A special purpose entity (or a special purpose vehicle) is a legal entity that has been established to separate an asset, subsidiary, or financial transaction from a larger corporation or government agency.
A special purpose vehicle (SPV) is typically created for a limited task to help isolate risk with a transaction or an asset. For example, an SPV might be established for a subsidiary of a larger corporation. The balance sheet of the SPV is separate from the larger entity, which can help to track income, expenses, and debt for the SPV. A special purpose entity can also be established for joint ventures, such as a public-private partnership (PPP).
- Special purpose vehicles are legal entities that separate a financial arrangement or project from a larger corporation or government entity.
- Public-private partnerships are collaborations between a government agency and a privately owned company.
- An SPV can help local governments complete projects sooner since the private company may have resources needed to complete the project.
- Since financing infrastructure projects can be costly, a partnership allows the private company to share in the costs and revenue.
How a Special Purpose Vehicle Works
Since special purpose vehicles function as subsidiary entities for larger parent organizations, they're typically used to finance new operations at favorable terms. The SPV can raise capital without carrying the debt or other liabilities of the parent organization even though the subsidiary is often operated by the same individuals and serves purposes that benefit the parent organization.
Although SPVs can have their own employees and carry out tangible business operations, the entities are first and foremost an off-balance-sheet tool. The off-balance sheet status means that companies can change the SPV's overall framework of asset and liabilities without those changes carrying over to the financial statements of the primary company.
The SPV allows for improved financing and a greater degree of operational control for the private agent. Since every SPV can vary based on its founding legal and financial agreements, its specific role is often unique to the partnership between the parent company or other entity.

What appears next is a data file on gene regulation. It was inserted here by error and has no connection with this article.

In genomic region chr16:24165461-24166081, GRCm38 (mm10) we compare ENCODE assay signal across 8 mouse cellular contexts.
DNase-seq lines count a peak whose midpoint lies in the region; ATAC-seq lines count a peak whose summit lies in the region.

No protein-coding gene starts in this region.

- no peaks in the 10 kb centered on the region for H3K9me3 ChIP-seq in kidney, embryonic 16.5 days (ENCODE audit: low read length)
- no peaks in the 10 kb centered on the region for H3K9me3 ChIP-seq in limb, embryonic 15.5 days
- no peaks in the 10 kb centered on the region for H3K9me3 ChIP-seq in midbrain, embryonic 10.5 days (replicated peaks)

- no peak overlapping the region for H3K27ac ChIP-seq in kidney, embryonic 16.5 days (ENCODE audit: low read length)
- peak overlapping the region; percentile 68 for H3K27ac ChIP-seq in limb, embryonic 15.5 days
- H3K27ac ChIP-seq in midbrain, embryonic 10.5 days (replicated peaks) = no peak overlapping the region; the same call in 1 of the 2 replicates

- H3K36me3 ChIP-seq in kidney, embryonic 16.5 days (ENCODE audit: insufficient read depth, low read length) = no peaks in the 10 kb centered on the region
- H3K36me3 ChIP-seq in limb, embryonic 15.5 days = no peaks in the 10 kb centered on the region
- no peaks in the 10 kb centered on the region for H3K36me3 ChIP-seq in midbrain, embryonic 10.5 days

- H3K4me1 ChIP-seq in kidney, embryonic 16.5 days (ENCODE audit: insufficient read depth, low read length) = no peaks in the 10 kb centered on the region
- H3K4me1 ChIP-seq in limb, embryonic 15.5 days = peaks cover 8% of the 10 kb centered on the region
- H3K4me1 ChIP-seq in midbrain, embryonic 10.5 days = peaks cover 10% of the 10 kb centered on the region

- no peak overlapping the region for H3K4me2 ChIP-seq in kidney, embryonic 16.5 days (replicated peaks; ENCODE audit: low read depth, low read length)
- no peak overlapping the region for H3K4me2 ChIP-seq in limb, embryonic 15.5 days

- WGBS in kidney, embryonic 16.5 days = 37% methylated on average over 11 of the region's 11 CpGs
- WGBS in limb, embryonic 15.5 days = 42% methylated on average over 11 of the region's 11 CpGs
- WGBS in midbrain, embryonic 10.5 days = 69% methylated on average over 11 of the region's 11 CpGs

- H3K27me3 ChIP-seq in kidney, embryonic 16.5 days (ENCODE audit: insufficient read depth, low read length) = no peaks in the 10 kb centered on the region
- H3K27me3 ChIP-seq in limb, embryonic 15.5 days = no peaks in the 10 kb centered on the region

A public-private partnership is a contractual arrangement or collaboration between a public or government agency and a privately owned company. Public-private partnerships are formed to help with large public projects, such as infrastructure, public transportation, convention centers, and parks.
A public-private partnership can help a local government complete a project sooner since the private company might have equipment and resources needed to complete the project. Also, financing infrastructure projects can be costly, and a partnership allows the private company to share in the costs, which can help the government save money. Oftentimes, a private company can be more cost-efficient and effective at delivering the necessary products and services. In return, the private company earns income from the government or a share of the revenue generated from the project.
Benefits of SPVs in a Private-Public Partnership
Many private partners in a public-private partnerships demand a special purpose vehicle as part of the arrangement. This is especially true for capital-intensive endeavors, such as an infrastructure project. The private company might not want to take on too much financial exposure, so an SPV is created to absorb some of the risks.
There isn't a uniform operational role or legal design for the use of SPVs in a PPP; the particulars vary depending on the agreements of the actors and stakeholders in the project. However, every SPV needs to be created in accordance with the proper legal and accountancy rules in the jurisdiction.
SPVs and Default Risk
Most public projects rely on support from commercial banks or other financial institutions. Typically, the SPV represents the financing wing and is used to attract funds from other lenders and investors. This arrangement protects the government agency and all financing parties from immediate counterparty risk. In the case of non-recourse financing, the lender's only valid claims are limited to project assets in the case of non-completion or default, which is non-payment of the loan.
SPVs and Financial Flexibility
In turn, the SPV's balance sheet or financial transactions do not impact the balance sheets of the private company nor the government agency. As a result, the government agency is able to keep the project's debt and liabilities off its own balance sheet, which leaves more fiscal space for other public obligations.
The additional fiscal spending capacity can help lead to higher government bond credit ratings. Government bonds are debt securities that are issued to raise funds for projects and investments. All bonds have an assigned credit rating that is issued by credit rating agencies, such as Standard & Poor's (S&P). The ratings are a numerical value representing the likelihood of default by the government issuing the bond. Typically, government bonds are considered low-risk investments since they're backed or guaranteed by the government.
The SPV in a public-private partnership can help a government maintain financial and fiscal flexibility allowing it to issue bonds if needed for other projects. Also, a better credit rating can lead to a lower interest rate on any outstanding bonds, which can help governments keep their expenses or debt-servicing costs low.